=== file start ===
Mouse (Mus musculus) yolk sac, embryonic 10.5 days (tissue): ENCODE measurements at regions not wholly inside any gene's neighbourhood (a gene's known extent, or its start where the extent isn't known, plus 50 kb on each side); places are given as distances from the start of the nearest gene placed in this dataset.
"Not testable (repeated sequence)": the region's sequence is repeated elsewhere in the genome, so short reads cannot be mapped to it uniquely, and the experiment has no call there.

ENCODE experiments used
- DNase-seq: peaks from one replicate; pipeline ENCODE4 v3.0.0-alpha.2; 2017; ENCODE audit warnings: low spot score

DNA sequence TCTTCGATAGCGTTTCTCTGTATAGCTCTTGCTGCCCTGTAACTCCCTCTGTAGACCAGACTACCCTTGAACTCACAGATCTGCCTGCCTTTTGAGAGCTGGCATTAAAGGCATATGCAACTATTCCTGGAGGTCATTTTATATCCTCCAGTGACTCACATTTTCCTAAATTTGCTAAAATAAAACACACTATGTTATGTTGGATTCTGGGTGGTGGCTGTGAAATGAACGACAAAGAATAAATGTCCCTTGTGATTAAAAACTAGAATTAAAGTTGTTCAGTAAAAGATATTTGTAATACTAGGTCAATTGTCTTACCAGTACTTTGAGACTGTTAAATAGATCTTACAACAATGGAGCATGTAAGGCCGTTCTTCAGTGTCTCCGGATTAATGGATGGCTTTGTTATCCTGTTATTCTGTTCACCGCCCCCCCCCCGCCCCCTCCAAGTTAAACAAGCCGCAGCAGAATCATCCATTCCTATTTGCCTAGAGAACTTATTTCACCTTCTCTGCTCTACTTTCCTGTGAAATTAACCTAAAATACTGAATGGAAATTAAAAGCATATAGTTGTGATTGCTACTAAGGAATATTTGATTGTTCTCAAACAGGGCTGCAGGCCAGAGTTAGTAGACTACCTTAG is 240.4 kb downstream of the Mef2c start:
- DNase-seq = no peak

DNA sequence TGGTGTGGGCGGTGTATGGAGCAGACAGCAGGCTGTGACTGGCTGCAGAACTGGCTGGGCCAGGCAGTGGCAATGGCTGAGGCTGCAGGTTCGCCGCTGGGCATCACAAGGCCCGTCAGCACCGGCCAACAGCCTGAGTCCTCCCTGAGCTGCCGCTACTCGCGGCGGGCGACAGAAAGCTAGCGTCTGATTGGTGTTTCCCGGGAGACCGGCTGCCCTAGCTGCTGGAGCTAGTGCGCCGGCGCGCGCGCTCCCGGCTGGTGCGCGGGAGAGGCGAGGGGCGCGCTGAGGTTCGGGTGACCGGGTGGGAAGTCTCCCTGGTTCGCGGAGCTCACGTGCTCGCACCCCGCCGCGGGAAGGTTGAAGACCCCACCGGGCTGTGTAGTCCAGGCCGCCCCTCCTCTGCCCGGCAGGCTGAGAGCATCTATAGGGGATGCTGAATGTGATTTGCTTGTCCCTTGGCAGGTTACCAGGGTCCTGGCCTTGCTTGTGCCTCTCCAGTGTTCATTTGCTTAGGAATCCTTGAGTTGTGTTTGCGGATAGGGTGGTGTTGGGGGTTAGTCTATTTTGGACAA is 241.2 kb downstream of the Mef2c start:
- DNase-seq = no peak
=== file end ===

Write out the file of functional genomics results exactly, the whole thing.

Mouse (Mus musculus) yolk sac, embryonic 10.5 days (tissue): ENCODE measurements at regions not wholly inside any gene's neighbourhood (a gene's known extent, or its start where the extent isn't known, plus 50 kb on each side); places are given as distances from the start of the nearest gene placed in this dataset.
"Not testable (repeated sequence)": the region's sequence is repeated elsewhere in the genome, so short reads cannot be mapped to it uniquely, and the experiment has no call there.

ENCODE experiments used
- DNase-seq: peaks from one replicate; pipeline ENCODE4 v3.0.0-alpha.2; 2017; ENCODE audit warnings: low spot score

DNA sequence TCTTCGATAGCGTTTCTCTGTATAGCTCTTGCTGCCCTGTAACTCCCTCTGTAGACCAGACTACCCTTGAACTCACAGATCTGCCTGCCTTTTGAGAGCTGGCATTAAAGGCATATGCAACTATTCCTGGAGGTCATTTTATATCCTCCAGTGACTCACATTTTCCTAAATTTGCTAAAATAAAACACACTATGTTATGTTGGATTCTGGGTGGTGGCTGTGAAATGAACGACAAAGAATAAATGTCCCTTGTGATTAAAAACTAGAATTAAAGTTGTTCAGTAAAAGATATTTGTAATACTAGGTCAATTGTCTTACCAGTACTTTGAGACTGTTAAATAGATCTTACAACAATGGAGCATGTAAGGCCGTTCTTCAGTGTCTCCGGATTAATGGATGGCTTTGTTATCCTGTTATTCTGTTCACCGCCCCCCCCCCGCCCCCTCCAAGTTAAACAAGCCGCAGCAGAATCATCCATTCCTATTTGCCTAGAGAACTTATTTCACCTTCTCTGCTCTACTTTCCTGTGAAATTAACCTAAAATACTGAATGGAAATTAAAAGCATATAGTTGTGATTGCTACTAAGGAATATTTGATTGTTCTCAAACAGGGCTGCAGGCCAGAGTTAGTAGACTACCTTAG is 240.4 kb downstream of the Mef2c start:
- DNase-seq = no peak

DNA sequence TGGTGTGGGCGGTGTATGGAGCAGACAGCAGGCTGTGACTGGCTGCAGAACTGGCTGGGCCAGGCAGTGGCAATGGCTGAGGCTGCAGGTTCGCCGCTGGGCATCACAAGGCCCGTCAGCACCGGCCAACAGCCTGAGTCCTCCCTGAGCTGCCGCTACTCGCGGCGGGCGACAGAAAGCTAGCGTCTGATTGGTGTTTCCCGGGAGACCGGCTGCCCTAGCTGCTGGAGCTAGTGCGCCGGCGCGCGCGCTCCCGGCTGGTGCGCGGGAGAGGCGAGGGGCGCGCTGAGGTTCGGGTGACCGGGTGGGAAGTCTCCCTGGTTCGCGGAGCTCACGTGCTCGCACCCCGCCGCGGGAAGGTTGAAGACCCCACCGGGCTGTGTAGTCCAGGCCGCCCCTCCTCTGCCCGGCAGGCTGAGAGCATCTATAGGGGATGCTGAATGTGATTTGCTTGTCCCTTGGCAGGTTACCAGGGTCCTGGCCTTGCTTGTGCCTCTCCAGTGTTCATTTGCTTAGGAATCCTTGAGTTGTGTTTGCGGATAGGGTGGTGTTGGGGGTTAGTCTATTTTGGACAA is 241.2 kb downstream of the Mef2c start:
- DNase-seq = no peak